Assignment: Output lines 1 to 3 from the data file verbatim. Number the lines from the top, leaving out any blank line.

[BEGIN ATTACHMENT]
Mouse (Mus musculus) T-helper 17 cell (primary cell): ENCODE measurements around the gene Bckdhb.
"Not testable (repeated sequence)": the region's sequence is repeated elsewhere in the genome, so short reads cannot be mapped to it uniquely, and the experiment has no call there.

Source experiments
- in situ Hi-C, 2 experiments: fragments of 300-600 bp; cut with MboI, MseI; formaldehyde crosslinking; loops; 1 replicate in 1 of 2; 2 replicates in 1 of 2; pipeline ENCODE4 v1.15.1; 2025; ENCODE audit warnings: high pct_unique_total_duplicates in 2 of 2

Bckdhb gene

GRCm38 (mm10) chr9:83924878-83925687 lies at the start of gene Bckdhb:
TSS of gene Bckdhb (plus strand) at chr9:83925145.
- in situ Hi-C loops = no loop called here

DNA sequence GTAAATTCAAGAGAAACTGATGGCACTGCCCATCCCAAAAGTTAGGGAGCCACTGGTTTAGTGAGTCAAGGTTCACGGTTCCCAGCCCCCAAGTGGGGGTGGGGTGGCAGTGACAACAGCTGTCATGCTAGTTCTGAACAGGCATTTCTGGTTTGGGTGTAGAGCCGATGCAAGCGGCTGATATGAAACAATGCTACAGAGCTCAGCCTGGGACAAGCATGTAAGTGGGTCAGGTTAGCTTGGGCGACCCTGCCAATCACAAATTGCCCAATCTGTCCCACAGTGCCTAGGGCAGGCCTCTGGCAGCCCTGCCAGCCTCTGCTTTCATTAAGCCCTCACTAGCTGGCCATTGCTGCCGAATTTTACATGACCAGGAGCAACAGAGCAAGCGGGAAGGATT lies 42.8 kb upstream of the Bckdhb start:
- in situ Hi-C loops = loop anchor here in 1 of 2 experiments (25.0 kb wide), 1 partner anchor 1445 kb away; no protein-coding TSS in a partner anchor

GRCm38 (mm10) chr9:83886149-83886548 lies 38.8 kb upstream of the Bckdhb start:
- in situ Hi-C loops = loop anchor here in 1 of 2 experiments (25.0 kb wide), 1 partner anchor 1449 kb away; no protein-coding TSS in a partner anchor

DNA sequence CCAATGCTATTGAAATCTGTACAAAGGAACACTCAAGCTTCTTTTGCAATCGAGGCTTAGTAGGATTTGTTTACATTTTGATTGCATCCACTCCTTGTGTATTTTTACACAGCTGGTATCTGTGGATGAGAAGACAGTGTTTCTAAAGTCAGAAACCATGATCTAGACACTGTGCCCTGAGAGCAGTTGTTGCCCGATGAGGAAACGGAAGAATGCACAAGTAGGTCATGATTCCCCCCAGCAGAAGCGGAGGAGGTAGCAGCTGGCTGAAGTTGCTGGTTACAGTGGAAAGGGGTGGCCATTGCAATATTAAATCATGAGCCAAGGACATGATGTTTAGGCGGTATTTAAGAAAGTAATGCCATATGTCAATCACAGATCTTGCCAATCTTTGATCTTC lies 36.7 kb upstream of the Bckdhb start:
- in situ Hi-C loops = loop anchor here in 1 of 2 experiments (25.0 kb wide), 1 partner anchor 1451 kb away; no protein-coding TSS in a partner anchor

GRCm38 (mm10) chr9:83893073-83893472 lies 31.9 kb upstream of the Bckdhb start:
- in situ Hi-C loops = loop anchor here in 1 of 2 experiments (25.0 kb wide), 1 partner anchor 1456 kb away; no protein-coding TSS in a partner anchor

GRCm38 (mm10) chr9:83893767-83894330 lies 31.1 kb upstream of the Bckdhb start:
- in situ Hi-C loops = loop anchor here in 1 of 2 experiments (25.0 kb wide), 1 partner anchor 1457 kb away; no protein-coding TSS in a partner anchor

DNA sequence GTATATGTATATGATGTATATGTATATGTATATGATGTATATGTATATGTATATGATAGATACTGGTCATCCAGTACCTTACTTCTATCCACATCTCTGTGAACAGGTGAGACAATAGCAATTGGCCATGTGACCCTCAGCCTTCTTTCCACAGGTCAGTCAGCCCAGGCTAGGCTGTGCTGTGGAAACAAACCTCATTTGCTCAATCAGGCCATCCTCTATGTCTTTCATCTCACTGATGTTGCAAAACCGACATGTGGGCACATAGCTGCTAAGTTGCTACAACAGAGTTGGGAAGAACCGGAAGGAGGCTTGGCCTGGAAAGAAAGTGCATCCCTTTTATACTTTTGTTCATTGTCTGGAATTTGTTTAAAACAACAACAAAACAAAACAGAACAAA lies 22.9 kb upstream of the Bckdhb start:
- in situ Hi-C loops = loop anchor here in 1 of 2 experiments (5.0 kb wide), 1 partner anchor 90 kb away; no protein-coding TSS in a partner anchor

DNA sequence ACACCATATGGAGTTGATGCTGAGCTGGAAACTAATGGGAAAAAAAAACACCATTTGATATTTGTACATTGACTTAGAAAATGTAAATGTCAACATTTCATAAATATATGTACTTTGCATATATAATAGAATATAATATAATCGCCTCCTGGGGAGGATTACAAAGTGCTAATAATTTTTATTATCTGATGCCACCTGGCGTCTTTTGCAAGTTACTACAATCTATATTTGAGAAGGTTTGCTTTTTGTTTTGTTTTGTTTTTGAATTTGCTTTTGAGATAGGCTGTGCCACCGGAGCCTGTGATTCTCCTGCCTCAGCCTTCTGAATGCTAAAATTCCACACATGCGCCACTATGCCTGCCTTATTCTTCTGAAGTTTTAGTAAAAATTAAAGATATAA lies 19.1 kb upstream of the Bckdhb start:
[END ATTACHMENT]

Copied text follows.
Mouse (Mus musculus) T-helper 17 cell (primary cell): ENCODE measurements around the gene Bckdhb.
"Not testable (repeated sequence)": the region's sequence is repeated elsewhere in the genome, so short reads cannot be mapped to it uniquely, and the experiment has no call there.

Source experiments